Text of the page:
from Rattle #62, Winter 2018


José A. Alcántara: “I have worked as a bookseller, mailman, commercial fisherman, baker, house-framer, studio photographer, door-to-door salesman, and math teacher. I like lemons and refried beans and jumping naked into ice-cold lakes above tree lines. Poetry keeps me sane or at least what passes for it.”

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May 29, 2018

José A. Alcántara


At six seconds,
you are an unknown object,
a lamppost or a linden.

You are a problem to be solved.

At four-and-a-half seconds,
you are a vehicle,
a rickshaw, a go-kart, a horse-and-buggy.

You are a stream of interpretable data.

At three seconds,
you are a bicycle,
a ten-speed, a fat-tired cruiser.

You move according to well-researched algorithms.

At one-point-three seconds,
you are a person
walking across the street.

You are a cause for alarm.

At time zero,
you are a dent in the fender,
a stain on the road.

You are a dip in company stock.

from Poets Respond


José A. Alcántara: “This week, the report was made public that described the accident in which a woman in Arizona was struck and killed by one of Uber’s self-driving cars. I was intrigued by the speed with which the identity of the woman morphed from inanimate object, through a couple of animated identities, and then back to inanimate object.”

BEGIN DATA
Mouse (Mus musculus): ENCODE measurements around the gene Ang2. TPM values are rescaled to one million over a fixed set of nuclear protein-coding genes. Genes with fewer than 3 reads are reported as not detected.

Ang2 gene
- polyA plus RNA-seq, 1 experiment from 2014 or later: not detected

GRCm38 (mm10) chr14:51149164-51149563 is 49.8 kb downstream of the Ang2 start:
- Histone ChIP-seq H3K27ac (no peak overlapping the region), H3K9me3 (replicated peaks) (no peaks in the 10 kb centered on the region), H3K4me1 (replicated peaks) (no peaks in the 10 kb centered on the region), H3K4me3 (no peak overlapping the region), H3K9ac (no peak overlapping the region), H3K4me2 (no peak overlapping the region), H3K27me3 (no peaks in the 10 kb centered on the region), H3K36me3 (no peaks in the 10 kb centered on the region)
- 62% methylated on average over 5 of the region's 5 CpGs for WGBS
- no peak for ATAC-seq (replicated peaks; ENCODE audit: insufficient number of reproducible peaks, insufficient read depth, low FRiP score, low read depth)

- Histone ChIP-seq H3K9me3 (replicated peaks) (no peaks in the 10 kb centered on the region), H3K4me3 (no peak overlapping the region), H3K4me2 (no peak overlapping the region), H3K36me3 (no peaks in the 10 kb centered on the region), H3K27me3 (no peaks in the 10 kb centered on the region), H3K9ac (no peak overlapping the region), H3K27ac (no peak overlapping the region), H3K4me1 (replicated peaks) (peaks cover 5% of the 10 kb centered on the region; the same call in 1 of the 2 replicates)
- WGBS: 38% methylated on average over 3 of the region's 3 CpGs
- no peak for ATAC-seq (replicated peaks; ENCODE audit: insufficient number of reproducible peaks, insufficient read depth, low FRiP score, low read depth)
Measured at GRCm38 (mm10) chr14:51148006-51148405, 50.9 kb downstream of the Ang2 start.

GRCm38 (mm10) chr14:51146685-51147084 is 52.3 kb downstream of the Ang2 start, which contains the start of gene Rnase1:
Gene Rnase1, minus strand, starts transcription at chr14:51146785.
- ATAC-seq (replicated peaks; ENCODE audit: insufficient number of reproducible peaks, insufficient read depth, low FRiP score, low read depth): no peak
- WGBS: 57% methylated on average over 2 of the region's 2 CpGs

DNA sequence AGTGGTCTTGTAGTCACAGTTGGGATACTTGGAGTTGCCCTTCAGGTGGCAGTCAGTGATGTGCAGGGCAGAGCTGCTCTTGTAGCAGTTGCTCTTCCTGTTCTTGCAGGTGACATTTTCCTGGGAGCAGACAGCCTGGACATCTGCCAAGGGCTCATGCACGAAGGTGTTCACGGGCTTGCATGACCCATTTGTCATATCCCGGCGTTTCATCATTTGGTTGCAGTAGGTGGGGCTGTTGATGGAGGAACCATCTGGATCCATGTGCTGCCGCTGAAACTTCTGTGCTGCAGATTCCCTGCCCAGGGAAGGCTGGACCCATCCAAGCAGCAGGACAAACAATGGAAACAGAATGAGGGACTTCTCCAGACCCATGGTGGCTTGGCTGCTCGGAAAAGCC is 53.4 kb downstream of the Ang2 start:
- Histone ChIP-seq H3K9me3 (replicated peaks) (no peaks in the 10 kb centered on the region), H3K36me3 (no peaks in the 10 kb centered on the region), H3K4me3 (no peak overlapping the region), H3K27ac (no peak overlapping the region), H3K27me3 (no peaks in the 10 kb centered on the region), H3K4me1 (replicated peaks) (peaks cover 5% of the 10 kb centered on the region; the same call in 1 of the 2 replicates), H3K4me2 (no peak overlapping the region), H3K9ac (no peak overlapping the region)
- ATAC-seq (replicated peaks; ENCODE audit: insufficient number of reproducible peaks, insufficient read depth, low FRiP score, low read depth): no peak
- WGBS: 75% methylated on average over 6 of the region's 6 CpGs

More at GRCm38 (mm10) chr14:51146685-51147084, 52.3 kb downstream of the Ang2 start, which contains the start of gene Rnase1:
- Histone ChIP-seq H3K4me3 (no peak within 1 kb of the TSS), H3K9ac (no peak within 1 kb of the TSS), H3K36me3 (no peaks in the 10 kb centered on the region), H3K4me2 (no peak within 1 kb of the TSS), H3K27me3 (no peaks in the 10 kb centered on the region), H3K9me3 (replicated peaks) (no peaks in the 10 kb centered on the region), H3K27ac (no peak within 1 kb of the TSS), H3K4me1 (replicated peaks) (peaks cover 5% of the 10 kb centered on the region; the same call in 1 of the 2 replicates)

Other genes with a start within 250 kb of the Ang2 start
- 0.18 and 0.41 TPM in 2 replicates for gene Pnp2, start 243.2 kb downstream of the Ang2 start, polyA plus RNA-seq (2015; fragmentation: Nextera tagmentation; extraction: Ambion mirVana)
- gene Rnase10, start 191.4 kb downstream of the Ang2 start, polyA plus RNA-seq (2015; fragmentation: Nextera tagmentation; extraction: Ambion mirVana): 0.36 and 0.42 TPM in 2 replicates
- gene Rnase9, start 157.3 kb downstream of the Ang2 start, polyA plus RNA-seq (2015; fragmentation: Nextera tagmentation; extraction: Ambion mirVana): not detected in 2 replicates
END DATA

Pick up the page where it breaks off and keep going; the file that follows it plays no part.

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May 28, 2017

José A. Alcántara


If we must have violence, then let it be
the violence of violets, how they burst
into spring, before most anything else—
vanguard of the voluptuous—
unravelling their petals, their leaves
to attract whatever will love them.

If we must rant and rave, then let us
do so as they do, inconspicuously,
close to the ground, in all the wet places
until something with a stinger comes
and mounts us, turning us inward
where we learn what it is to sweeten.

from Poets Respond

[download audio]


José A. Alcántara: “I wrote this poem on a hike the day after the suicide bombing in Manchester. The poem is not a response to the tragedy, though the suffering and potential responses to that suffering were lurking in the back of my mind. This poem is more of an alternative for than a response to. ‘Violaceae’ is the family name for the group of plants containing the 500 plus species of violets.”